Hearing loss is something that many of us will suffer from as we age, but some people experience this decline earlier than others. At times, the affliction can come on suddenly, but unfortunately, treatment options are still limited. As an estimated 30 million people in the United States are affected to some degree by hearing loss, discovering methods of treatment has been the focus of research for the last while. Some of this research has actually found information about the inner ear that could lead to a new therapy for hearing loss in the future.
The concept for this new potential therapy was derived from other places in the animal kingdom. It has been observed that certain species of animals in the wild have the ability to regenerate the tiny hairs found in the cochlea (inner ear), which are able to translate vibrations into electrical signals that are understood by our brains as sound. So, the researchers behind a new study attempted to regrow these hairs in humans.
“It’s funny, but mammals are the oddballs in the animal kingdom when it comes to cochlear regeneration,” said Jingyuan Zhang, co-author of the study. “We’re the only vertebrates that can’t do it.”
The lead researcher behind the current study, Patricia White, previously conducted research in birds that identified a family of sensors, called epidermal growth factor (EGF), which activated support cells in the auditory systems in the birds being observed. These cells allowed the birds to regenerate the cells for the auditory hairs. The results of her previous research led White to believe that a similar result could be created in humans if the pathways were simulated.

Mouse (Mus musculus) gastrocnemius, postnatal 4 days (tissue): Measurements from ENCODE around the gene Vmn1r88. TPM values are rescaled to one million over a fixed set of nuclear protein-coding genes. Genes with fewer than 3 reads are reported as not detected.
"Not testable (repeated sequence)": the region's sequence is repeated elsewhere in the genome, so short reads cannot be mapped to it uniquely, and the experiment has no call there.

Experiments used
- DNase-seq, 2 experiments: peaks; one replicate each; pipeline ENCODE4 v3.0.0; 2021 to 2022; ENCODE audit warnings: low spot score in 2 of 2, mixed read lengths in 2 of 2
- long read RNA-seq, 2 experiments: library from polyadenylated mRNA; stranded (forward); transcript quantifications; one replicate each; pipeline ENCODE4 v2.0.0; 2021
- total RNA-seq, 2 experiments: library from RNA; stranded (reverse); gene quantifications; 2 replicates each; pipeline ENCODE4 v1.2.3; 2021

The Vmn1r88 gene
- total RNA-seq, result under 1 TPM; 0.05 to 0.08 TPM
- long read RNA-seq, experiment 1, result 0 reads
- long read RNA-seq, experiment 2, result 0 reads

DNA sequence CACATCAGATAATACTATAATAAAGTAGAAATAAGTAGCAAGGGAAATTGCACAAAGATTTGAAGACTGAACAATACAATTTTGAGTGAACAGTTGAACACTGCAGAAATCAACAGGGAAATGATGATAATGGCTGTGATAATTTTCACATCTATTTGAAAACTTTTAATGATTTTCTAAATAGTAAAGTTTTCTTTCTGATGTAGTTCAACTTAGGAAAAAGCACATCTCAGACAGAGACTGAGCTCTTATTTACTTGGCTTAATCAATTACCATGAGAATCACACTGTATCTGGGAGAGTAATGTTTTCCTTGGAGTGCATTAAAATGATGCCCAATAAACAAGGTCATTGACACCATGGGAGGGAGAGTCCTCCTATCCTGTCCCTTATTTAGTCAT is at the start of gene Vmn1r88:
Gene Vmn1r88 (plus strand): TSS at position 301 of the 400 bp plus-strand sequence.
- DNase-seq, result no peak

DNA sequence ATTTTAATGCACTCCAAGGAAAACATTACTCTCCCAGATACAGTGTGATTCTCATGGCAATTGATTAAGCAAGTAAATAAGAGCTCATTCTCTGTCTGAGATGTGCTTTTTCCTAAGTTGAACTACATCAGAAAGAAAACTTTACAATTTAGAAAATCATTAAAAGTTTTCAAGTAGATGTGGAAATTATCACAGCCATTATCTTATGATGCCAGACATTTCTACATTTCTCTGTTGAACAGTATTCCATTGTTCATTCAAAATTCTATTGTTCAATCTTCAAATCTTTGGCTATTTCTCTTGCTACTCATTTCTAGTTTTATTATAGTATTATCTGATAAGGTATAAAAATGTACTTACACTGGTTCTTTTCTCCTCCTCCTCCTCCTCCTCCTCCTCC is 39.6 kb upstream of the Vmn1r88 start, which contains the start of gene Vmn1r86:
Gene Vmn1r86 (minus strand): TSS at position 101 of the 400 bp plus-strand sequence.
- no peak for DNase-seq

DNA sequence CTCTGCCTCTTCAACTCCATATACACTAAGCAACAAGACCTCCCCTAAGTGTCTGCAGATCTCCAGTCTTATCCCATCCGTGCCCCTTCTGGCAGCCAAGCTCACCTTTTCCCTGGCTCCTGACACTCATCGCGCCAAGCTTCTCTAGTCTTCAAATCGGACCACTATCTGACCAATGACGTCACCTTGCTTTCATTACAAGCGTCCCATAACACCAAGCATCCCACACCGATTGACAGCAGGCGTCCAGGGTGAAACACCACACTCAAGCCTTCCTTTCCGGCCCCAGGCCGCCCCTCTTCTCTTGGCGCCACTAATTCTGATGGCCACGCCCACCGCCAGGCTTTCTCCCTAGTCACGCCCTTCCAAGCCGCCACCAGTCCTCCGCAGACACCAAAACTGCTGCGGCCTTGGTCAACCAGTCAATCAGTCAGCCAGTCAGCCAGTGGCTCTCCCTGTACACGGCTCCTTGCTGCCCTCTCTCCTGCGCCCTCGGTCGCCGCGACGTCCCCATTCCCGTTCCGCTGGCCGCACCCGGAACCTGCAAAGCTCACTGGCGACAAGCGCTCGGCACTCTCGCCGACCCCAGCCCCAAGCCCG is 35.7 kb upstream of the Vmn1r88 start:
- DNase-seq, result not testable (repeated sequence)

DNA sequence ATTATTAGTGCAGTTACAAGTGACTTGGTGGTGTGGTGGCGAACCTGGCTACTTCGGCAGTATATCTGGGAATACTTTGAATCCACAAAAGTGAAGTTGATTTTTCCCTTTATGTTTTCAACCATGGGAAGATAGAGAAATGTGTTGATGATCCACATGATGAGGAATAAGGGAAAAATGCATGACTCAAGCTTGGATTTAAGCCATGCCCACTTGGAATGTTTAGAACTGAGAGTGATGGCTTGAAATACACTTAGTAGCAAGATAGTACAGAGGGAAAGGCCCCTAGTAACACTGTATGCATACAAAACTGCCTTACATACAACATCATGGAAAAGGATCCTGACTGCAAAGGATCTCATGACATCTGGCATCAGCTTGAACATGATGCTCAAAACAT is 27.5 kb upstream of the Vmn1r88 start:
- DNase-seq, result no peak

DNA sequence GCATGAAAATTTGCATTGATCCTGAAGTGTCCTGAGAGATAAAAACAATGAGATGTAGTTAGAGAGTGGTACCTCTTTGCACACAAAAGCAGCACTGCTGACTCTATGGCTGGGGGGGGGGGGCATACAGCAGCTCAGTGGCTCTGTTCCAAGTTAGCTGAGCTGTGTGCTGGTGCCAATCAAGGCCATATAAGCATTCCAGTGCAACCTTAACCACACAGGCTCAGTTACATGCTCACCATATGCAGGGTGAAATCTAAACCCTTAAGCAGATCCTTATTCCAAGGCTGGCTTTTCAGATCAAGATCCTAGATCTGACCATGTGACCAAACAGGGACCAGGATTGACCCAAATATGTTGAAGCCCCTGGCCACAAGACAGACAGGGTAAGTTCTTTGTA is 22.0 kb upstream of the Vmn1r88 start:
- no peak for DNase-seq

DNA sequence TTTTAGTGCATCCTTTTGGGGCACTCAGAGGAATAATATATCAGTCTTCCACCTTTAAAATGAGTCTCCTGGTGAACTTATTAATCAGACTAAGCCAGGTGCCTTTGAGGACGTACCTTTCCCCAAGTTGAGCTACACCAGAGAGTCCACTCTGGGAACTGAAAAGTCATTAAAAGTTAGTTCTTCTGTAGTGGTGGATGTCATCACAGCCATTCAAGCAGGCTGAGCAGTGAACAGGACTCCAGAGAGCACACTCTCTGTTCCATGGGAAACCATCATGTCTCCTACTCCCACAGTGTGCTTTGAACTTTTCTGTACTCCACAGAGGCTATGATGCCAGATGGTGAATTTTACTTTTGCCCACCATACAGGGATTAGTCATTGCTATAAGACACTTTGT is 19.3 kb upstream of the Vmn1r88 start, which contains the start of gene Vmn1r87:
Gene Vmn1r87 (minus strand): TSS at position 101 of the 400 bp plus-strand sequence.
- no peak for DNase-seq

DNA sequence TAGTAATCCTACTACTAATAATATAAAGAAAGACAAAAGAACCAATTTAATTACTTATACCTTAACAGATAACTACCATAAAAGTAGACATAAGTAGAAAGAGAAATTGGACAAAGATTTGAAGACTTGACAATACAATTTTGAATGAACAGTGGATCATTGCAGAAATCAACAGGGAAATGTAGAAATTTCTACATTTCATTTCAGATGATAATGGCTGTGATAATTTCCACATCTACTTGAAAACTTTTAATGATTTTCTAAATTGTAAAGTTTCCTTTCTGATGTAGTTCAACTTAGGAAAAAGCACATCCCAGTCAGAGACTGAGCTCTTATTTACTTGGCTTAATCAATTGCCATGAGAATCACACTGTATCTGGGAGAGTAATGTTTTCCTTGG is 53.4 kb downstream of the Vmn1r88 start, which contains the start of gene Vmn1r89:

“In mice, the cochlea expresses EGF receptors throughout the animal’s life, but they apparently never drive regeneration of hair cells,” said White. “Perhaps during mammalian evolution, there have been changes in the expression of intracellular regulators of EGF receptor family signaling. Those regulators could have altered the outcome of signaling, blocking regeneration. Our research is focused on finding a way to switch the pathway temporarily, in order to promote both regeneration of hair cells and their integration with nerve cells, both of which are critical for hearing.”
Sensory Pathway Causes Domino Effect
The researchers tested the EGF receptors in mice to determine if the pathway could be activated the same way in mammals. They focused on the ERBB2 receptors in three different trials, attempting to activate the receptors through a virus, through genetic modification, and through two different drugs known to activate the ERBB2 receptor.
Once the ERBB2 was activated, the results showed a domino effect, through which the support cells in the cochlea began to duplicate and in turn activate the sensory cells nearby into producing new sensory hair cells. The researchers also found that the process helped the regenerated hair cells to integrate into the nervous system, completing the loop to potentially restore hearing in those who have lost it.
Further research is still required to test these findings in humans.
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